Pros Cons
  • Track each deposit, withdrawal, or transaction made
  • A landlord can request a range e.g., the most recent month or past several months
  • Inspect post-taxed income and spending
  • Bank statements can be fairly intrusive and discomforting
  • They can turn away qualified candidates
  • Not as accurate, if paid on commission or contract

5. Social Security Statement

Social Security benefits statements from the Social Security Administration (SSA) are for those who receive payments from the government as either their main source or supplementary income due to continued employment or disability.

Pros Cons
  • Government documents are easy to verify and difficult to imitate
  • Income and access can fluctuate due to laws passed by Congress

6. Pay Stubs

Pay stubs, sometimes referred to as paychecks or a payslip, are received by an employee usually bi-monthly or once every two weeks. The best practice is to request and check pay stubs from the last quarter (the previous three months).

ways to verify a pay stub

Pros Cons
  • Pay stubs are easy to verify recent payments
  • Quickly accessible by most applicants
  • Pay Stubs are easier to forge than other documents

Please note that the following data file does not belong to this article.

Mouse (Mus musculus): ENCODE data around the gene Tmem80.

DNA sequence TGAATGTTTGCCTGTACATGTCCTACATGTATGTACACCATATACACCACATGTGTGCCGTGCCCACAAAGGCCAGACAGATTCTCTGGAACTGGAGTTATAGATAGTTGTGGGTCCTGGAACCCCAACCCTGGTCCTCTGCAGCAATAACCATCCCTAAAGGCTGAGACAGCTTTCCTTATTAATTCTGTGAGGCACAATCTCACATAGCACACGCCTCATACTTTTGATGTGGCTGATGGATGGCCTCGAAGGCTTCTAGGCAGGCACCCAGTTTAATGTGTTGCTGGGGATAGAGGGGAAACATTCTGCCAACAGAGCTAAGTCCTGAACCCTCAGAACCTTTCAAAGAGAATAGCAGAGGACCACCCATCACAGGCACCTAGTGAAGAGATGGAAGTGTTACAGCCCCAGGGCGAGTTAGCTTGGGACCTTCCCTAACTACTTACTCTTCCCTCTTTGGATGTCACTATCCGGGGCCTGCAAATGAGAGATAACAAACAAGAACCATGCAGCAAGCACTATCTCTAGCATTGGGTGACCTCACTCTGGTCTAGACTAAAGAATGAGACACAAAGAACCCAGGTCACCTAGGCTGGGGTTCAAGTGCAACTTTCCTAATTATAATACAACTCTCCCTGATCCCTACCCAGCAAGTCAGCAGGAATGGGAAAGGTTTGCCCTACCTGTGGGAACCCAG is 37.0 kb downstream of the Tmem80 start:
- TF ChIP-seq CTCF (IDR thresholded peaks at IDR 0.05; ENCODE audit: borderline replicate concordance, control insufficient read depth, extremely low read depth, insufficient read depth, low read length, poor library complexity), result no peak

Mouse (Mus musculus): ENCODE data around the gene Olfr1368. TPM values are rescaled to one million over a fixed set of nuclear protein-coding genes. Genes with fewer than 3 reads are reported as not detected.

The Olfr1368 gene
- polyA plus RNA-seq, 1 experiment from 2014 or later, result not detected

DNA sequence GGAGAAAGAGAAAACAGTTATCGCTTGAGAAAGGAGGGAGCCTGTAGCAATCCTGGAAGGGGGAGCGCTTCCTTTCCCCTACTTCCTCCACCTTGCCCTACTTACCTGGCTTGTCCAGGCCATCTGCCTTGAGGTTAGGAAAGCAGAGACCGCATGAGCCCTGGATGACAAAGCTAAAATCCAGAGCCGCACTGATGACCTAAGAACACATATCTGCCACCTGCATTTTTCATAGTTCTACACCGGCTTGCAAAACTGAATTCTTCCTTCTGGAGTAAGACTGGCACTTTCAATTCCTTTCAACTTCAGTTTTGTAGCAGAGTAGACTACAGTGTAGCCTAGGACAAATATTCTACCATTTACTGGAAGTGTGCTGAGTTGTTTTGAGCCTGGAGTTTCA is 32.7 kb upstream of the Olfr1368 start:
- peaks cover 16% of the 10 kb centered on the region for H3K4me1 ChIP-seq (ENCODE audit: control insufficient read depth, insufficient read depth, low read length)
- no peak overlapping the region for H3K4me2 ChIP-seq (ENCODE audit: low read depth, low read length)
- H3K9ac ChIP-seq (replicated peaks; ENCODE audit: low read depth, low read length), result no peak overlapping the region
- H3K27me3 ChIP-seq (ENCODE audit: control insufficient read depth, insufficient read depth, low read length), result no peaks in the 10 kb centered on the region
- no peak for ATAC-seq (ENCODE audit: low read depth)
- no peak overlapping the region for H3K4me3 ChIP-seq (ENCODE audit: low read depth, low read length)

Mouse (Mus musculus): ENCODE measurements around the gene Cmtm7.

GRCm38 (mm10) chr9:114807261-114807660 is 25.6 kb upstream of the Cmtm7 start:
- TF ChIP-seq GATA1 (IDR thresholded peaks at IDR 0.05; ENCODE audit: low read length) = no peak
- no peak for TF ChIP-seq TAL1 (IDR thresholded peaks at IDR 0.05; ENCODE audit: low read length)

• If concerned, a landlord should verify with the applicant’s employer

7. Unemployment Statement

An unemployment statement is documentation from either the state or federal government proving income up to a certain point in time due to job loss.

Pros Cons
  • From the government, which makes it difficult to forge
  • Helps those who are struggling financially or in unfortunate circumstances
  • Unemployment checks usually have a time stamp on them and will end at some point

8. Severance Statement

A person will receive a severance statement when they have been terminated from a job. A severance statement could serve the possible tenant well if they are applying for a short-term lease.

Pros Cons
  • Usually a large payment upfront or over several months
  • Due to severance, there is a time limit, and can be risky if the applicant cannot find additional income

9. Workers’ Compensation Statement

A worker’s comp statement gives notice that the applying tenant is receiving compensation from a current or previous employer due to being injured on the job. Worker comps are awarded by the employer or a judicial court.

Pros Cons
  • Steady payment over time
  • Easily verifiable
  • There is a shelf life to the compensation and they will end at some point.

10. Letter from Employer

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A letter from a possible tenant’s employer can verify their employment status and can confirm income statements on the application.

Pros Cons